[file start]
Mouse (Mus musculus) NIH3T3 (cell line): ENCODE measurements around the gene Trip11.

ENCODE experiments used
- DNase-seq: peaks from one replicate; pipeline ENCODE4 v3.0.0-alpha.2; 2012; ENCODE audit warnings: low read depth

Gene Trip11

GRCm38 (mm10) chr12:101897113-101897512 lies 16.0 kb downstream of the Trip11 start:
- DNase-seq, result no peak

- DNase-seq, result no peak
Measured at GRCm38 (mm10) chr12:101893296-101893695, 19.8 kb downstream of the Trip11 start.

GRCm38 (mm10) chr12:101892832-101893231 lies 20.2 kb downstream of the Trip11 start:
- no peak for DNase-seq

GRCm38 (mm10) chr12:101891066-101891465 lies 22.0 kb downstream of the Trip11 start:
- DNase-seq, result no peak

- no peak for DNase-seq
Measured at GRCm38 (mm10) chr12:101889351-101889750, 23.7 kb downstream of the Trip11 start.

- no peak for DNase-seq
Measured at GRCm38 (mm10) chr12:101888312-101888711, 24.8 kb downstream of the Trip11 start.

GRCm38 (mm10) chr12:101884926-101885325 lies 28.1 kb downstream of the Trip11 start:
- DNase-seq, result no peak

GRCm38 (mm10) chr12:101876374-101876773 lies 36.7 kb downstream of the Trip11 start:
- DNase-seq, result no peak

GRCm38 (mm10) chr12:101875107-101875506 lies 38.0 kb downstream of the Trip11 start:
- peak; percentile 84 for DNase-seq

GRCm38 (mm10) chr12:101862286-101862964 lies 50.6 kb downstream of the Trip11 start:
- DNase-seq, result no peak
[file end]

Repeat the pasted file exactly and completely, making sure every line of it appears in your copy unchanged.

Mouse (Mus musculus) NIH3T3 (cell line): ENCODE measurements around the gene Trip11.

ENCODE experiments used
- DNase-seq: peaks from one replicate; pipeline ENCODE4 v3.0.0-alpha.2; 2012; ENCODE audit warnings: low read depth

Gene Trip11

GRCm38 (mm10) chr12:101897113-101897512 lies 16.0 kb downstream of the Trip11 start:
- DNase-seq, result no peak

- DNase-seq, result no peak
Measured at GRCm38 (mm10) chr12:101893296-101893695, 19.8 kb downstream of the Trip11 start.

GRCm38 (mm10) chr12:101892832-101893231 lies 20.2 kb downstream of the Trip11 start:
- no peak for DNase-seq

GRCm38 (mm10) chr12:101891066-101891465 lies 22.0 kb downstream of the Trip11 start:
- DNase-seq, result no peak

- no peak for DNase-seq
Measured at GRCm38 (mm10) chr12:101889351-101889750, 23.7 kb downstream of the Trip11 start.

- no peak for DNase-seq
Measured at GRCm38 (mm10) chr12:101888312-101888711, 24.8 kb downstream of the Trip11 start.

GRCm38 (mm10) chr12:101884926-101885325 lies 28.1 kb downstream of the Trip11 start:
- DNase-seq, result no peak

GRCm38 (mm10) chr12:101876374-101876773 lies 36.7 kb downstream of the Trip11 start:
- DNase-seq, result no peak

GRCm38 (mm10) chr12:101875107-101875506 lies 38.0 kb downstream of the Trip11 start:
- peak; percentile 84 for DNase-seq

GRCm38 (mm10) chr12:101862286-101862964 lies 50.6 kb downstream of the Trip11 start:
- DNase-seq, result no peak